So after we discussed personality on the last day of our course, we met in our smaller groups. Lisa kept us in the group to discuss our plans for what we would work on when we went home, though after the first few of us, it was more about where we were all at emotionally, and several people were in tears.
We then reconvened as a large group, and John asked us to volunteer moments that stood out for us from the course. After the first few of us, it was more about where we were all at emotionally, and several people were in tears.
At the end of the session, the coaches talked about what they’d gotten out of the month, and after the first few, even some of them were in tears—including, briefly, the implacable John, as it was his last course before retiring as Head of Faculty.
And it did feel even more like everything was drawing to a close because our course was the last one at the ranch before it shut down for the winter. Pat and Linda had already left for Florida, as had many of their horses, and once the last of us were gone, it would be only a handful of interns and externs remaining to close camp.
Many in our course left after our farewell lunch, though Alex and I were staying over to leave the following morning. I knew I needed to get Lupin out and play with him in the afternoon since we hadn’t done anything with the horses that morning, but I was in an environmentally-induced funk and having trouble motivating myself.
I got him out and did a little rockslide down the path through the pens. Hmm, that was kind of cool. We ambled out to the Lower Savvy Park, and I had nothing in mind other than to move his feet and let him have a little fun. We had the Park to ourselves, and before I knew it, we were all over the place with Lupin enthusiastically trotting out and around me, climbing over things, just waiting for me to start playing in earnest.
I took him up on the offer, making use of whatever crossed our path as we did falling leaf and travelling circles all around. At one point I went up to some feed bowls to set them up as obstacles for change of direction on the circle, and Lupin lowered his head and picked one up. I asked him for it and he gave it to me, and we repeated this with a couple of the other bowls—the first time he’s picked anything up for me besides his Frisbee.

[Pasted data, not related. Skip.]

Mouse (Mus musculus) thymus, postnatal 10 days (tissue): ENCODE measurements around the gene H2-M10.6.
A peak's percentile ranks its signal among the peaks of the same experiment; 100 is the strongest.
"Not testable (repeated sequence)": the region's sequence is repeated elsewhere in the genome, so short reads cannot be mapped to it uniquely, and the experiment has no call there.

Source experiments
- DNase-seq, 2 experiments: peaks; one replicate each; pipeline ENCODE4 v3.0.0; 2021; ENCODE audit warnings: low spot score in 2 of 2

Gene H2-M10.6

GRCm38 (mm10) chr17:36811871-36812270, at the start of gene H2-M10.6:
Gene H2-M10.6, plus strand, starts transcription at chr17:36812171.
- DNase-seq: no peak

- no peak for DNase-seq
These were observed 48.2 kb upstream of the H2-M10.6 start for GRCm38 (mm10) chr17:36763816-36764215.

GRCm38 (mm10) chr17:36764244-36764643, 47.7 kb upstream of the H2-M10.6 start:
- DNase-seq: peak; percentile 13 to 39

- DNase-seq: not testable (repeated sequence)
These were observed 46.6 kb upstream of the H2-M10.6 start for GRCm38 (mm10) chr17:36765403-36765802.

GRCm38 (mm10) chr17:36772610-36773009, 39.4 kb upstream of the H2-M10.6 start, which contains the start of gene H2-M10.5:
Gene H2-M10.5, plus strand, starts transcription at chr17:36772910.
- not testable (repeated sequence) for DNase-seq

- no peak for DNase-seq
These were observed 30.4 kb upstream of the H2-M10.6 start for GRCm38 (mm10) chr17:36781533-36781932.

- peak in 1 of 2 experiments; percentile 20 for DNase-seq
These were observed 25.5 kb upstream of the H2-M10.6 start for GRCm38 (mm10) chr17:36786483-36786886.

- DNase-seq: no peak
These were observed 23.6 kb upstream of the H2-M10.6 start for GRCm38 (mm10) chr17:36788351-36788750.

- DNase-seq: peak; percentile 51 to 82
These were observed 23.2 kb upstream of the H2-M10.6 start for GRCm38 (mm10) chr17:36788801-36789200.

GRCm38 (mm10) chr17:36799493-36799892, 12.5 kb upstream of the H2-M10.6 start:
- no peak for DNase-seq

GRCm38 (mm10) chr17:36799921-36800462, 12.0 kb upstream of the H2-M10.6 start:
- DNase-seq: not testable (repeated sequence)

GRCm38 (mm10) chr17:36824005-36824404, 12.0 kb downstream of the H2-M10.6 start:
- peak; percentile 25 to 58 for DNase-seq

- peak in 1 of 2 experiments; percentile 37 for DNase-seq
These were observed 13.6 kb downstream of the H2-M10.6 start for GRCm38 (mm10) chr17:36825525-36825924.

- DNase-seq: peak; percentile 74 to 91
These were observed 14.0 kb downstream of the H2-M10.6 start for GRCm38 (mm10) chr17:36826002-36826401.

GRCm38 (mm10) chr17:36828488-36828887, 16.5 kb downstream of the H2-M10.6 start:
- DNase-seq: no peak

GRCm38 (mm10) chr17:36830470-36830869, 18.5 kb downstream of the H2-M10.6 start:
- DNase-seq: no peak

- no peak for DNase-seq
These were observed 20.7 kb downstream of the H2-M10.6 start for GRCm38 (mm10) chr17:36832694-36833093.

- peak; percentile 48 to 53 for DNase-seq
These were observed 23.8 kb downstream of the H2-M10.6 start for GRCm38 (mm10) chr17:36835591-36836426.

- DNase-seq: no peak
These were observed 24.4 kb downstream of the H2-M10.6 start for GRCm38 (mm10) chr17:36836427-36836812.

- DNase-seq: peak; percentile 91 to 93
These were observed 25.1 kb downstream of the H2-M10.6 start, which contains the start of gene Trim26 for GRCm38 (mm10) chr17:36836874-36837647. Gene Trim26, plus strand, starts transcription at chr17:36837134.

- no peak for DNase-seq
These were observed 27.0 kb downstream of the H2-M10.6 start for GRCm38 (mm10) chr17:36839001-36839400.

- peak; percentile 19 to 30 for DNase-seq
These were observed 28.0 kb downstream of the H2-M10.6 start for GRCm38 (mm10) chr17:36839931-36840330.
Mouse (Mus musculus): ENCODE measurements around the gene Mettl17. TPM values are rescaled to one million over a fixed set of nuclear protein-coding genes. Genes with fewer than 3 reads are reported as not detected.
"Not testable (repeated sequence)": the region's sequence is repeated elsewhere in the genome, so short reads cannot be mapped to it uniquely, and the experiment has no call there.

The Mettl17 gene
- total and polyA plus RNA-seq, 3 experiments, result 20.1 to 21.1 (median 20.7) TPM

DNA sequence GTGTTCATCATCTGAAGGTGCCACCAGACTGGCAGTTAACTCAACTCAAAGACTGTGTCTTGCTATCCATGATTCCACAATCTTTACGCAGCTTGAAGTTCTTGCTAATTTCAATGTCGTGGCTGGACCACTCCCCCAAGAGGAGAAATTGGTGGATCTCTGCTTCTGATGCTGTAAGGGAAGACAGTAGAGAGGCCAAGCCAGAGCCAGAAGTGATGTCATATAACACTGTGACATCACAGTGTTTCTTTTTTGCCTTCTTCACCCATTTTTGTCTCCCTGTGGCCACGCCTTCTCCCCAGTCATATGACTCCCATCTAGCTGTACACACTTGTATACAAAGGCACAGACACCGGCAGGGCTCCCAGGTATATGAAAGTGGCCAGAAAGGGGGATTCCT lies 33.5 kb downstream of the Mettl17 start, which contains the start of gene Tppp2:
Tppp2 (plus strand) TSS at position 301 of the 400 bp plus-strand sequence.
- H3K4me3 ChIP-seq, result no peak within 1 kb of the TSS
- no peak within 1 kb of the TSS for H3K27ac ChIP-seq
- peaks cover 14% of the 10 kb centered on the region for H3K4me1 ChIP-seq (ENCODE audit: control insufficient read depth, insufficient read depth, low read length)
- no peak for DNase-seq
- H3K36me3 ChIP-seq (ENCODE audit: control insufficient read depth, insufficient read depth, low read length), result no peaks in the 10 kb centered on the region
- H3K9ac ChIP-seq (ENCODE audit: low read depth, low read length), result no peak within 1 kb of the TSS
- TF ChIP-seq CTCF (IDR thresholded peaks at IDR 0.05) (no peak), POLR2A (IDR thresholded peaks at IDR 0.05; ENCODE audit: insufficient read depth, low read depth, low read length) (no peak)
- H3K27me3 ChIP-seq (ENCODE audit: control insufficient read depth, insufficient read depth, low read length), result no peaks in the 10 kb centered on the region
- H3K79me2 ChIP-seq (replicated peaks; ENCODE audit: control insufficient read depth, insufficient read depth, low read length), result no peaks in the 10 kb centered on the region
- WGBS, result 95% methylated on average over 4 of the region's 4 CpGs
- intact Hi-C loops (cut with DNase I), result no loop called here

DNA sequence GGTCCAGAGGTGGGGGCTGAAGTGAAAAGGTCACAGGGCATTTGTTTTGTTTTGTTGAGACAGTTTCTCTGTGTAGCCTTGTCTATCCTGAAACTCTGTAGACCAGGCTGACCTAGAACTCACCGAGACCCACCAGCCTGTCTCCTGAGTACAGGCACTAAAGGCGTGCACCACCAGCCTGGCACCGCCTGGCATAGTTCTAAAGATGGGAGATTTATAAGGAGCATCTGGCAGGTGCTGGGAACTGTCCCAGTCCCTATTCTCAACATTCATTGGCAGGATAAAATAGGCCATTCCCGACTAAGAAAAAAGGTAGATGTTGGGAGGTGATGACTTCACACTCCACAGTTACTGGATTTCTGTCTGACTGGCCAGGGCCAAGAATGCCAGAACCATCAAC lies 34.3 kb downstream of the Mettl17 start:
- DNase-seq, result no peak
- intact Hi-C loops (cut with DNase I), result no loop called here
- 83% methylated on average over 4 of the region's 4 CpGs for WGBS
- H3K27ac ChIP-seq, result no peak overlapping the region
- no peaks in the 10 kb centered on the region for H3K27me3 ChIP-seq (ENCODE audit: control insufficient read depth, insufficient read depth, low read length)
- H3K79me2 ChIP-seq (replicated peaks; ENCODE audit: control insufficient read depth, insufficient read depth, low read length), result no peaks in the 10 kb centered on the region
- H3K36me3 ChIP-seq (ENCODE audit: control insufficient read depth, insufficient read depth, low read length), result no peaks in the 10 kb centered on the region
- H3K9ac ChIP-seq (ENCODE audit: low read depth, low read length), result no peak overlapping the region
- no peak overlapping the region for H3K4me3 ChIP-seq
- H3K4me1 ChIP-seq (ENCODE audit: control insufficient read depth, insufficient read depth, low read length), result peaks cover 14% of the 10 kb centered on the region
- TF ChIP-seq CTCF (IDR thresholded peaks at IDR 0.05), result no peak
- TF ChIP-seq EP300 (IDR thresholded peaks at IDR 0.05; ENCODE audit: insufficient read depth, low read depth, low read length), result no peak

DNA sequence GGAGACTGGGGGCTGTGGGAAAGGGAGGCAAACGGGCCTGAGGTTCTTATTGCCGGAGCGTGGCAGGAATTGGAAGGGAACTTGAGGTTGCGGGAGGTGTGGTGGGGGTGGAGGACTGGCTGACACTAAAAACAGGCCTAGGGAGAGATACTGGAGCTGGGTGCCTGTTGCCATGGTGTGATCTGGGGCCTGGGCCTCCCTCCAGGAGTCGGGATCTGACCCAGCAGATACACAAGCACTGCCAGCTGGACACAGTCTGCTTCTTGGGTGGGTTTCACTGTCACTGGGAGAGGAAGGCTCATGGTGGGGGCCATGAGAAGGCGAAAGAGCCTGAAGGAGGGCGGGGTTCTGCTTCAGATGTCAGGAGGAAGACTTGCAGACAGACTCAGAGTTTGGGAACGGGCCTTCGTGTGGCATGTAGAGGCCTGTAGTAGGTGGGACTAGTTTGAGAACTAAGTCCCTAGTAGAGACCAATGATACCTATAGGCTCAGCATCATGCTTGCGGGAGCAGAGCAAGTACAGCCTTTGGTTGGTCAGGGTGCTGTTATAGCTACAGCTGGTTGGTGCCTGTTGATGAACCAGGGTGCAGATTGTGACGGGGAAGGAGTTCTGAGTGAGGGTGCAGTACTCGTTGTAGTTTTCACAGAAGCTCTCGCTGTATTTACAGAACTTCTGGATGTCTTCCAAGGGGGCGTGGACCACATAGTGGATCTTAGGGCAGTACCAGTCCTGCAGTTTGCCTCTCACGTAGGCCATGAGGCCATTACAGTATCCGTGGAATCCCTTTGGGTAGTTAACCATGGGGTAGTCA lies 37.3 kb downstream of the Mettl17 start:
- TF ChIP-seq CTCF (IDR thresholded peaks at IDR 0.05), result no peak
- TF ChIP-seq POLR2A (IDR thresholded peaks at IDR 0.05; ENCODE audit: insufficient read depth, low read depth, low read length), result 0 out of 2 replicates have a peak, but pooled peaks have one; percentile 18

Then I picked up the pace and he cantered parts of figure 8’s around the bowls before we zoomed off to something else. We played on the bridge, the teeter-totter, and the pedestal, never staying at one thing long and doing a lot of fast playing in between. It was the first time since I’d been at the ranch that I’d had time to play with my horse without anything in particular to work on, but with all the new stuff we’d learned to play with, and with no one watching. We had a blast. We just . . . played.
Such a play session would be welcome at any time, but it was especially welcome that afternoon as I felt my earlier dejection melt away. I realized that some obscure, almost unconscious part of my brain had been thinking that, with everything I was leaving the next day, I had to leave Lupin as well, and I was immediately happy to realize that I didn’t, and then happier to realize that I was happy about that. A year earlier, I would not have been that sad to have left Lupin at my first clinic with Dan and gone home alone.
But Lupin and I (mostly I) have come a long way since then. Indeed, I’ve been quite certain for a while that Lupin has just been waiting for a worthy leader/playmate to emerge in me, and thanks to the seeds that Dan planted, which were then nurtured so well in the Fast Track course, I think I’m finally starting to get there.